Mission Critical Systems: Spillman Mobile Solutions Share Critical Data

For public safety agencies across the United States, the downturn in the economy has become enemy No. 1. The problem is doubly painful to agencies because a lack of jobs in a community fuels criminal activity, causes financial distress for homeowners, and decreases funds available to agencies. So, not only do public safety professionals have to contend with increasing demands for services, they have to do so with fewer resources. The downturn in the economy has forced agencies to consider several options for saving money, including decreased salaries, mandatory staff furloughs, and cuts to community services.

In short, agencies have learned to do more with less. For these agencies, any tool that can save money and increase efficiency is a welcome addition to their protocol. Modern public safety software like computer-aided dispatch (CAD), records management systems (RMS), jail management systems (JMS), and mobile records products help agencies work better, save time, and save money.


Sergeant Sarita Titus is the network and database administrator for the Gary Police Department in Indiana. She said that Gary has really felt the impact of the economic crisis. According to the Bureau of Labor Statistics, the city’s unemployment rate more than doubled in the span of a few months, from 4.7 percent in April, 2008 to 10.3 percent in February, 2009.

“We are a financially distressed city—not only in our government, but in our residents. There just aren’t a lot of job opportunities.”

Sgt. Titus explained what that means for the Gary Police Department.

“We have been majorly impacted by shrinking budgets. We’re to the point where just upgrading something takes a long time if we even have the option to do that. We haven’t had any raises in the last eight years for our sworn officers. We’ve laid off civilian staff to the point where it’s just a skeleton crew.”

Joseph Gallagher, patrolman for Gary, indicates that they have seen an increase in neighborhood crime.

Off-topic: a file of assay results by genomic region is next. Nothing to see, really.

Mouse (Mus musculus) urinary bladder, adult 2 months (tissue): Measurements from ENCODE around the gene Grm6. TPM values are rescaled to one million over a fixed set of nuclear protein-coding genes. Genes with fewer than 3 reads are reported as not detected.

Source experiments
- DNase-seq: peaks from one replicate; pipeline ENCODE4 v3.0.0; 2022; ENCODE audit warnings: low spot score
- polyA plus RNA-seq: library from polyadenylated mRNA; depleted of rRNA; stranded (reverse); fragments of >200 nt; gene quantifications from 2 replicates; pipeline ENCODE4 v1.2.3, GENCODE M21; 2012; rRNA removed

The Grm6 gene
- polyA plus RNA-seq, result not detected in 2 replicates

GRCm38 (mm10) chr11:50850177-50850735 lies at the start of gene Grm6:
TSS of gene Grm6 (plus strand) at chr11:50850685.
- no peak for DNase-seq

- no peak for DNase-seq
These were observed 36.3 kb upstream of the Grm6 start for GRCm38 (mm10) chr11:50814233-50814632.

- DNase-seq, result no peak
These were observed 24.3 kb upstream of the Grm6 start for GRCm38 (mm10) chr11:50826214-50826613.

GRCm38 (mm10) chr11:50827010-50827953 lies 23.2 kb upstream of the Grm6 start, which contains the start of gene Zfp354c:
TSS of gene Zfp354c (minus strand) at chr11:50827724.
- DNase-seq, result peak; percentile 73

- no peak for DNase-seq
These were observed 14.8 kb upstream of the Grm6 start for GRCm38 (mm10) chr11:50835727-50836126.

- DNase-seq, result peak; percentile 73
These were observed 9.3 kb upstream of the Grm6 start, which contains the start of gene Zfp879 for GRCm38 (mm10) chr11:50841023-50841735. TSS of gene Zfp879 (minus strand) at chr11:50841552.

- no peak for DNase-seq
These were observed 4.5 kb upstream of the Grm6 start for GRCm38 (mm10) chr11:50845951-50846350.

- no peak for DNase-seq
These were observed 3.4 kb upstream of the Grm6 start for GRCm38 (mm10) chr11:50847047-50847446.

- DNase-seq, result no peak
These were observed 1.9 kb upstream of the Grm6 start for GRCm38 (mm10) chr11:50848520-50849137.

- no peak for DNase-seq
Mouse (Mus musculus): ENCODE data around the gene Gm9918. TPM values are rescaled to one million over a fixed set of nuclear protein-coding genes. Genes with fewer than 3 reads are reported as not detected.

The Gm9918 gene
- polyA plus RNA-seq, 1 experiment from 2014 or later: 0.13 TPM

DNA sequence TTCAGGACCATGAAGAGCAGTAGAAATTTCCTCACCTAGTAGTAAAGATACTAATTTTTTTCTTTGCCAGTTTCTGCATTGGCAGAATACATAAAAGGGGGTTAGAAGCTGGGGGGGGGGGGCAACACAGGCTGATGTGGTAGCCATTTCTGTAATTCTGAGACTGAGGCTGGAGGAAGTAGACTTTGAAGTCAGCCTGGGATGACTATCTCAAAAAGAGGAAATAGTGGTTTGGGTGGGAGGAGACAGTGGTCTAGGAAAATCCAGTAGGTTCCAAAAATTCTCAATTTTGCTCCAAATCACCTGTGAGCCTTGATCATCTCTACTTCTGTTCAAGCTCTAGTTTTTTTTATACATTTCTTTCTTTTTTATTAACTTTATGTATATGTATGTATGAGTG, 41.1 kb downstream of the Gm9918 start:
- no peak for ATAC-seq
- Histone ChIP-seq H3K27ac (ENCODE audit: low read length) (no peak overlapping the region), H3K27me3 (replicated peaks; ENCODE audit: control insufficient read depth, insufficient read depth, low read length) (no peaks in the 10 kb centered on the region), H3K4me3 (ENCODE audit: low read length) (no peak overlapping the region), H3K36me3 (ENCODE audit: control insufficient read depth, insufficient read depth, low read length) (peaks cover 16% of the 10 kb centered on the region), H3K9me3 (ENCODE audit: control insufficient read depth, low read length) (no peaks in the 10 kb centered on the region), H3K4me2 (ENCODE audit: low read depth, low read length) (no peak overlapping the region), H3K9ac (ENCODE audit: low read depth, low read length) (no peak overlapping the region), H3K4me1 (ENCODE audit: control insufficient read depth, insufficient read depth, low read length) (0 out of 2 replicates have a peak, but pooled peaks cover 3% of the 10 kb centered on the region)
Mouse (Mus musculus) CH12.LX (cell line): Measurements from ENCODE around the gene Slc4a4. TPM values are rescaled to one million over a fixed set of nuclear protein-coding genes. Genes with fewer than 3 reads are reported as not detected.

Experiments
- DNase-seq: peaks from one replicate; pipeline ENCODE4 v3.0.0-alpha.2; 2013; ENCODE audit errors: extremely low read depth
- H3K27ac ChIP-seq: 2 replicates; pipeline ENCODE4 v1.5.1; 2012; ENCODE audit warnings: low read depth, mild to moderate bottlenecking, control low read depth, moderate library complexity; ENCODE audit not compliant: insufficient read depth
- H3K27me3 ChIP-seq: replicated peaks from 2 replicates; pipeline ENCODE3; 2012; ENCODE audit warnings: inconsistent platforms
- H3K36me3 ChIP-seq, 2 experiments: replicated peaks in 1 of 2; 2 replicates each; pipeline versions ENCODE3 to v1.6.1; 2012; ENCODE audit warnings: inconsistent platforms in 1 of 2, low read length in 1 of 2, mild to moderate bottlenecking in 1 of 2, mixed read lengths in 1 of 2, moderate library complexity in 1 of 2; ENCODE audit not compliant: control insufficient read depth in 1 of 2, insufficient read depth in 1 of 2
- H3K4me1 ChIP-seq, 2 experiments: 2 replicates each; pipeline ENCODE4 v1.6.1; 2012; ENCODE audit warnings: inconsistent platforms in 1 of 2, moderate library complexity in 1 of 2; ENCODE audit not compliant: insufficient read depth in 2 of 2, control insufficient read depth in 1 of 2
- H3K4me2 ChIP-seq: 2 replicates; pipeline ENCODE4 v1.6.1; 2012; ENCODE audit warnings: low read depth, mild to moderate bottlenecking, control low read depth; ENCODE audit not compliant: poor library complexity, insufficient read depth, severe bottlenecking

“There are just more and more abandoned houses,” Gallagher explains.  “There are entire blocks that are just abandoned. It seems like there is an uptick in burglaries in residences, and problems with scrappers. We also have gang problems, and those are primarily neighborhood gangs.”

Yakima County in Washington provides another example of what happens when the economy starts to shrink. At the Yakima County integrated public safety consortium, Systems administrator Richard Springsteen said that even though the county hasn’t been hit as hard as other places, the effects are painful.

“I think that the economy did have a noticeable impact because we had to lay off jail staff and we lost officers all across the board,” Springsteen explained. “All agencies in the city and county have been impacted by the budget. That includes the D.A., the courts, human resources, mental health—they’ve all seen cuts. And there’s no way that’s not having an effect on the community.”

Wise County in Virginia has also been hurt by the economy. Assistant E9-1-1 Coordinator for the Wise County Sheriff’s Office, Billie Laney, talked about how the economy is impacting all types and sizes of communities.

“Where we’re a rural community, the bad economy is just hitting us,” Laney stated. “In unemployment for one; there are a lot of people out of work, and that affects crime rate like petty thefts and shoplifting. I think it affects drug use too, because people get depressed and they just start abusing.”

Wise County is starting to see increases in problems like repossessions, families losing their homes, vacant buildings, homelessness, and closing businesses.